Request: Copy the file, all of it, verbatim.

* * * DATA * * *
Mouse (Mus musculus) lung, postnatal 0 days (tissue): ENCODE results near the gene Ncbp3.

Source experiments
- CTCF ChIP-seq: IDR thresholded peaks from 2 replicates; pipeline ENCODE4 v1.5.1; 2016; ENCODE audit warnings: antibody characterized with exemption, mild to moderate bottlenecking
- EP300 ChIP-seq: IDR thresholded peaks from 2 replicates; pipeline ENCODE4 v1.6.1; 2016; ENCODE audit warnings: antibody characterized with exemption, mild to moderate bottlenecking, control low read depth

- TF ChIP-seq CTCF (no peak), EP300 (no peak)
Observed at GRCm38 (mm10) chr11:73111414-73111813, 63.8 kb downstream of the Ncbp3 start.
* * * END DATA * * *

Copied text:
Mouse (Mus musculus) lung, postnatal 0 days (tissue): ENCODE results near the gene Ncbp3.

Source experiments
- CTCF ChIP-seq: IDR thresholded peaks from 2 replicates; pipeline ENCODE4 v1.5.1; 2016; ENCODE audit warnings: antibody characterized with exemption, mild to moderate bottlenecking
- EP300 ChIP-seq: IDR thresholded peaks from 2 replicates; pipeline ENCODE4 v1.6.1; 2016; ENCODE audit warnings: antibody characterized with exemption, mild to moderate bottlenecking, control low read depth

- TF ChIP-seq CTCF (no peak), EP300 (no peak)
Observed at GRCm38 (mm10) chr11:73111414-73111813, 63.8 kb downstream of the Ncbp3 start.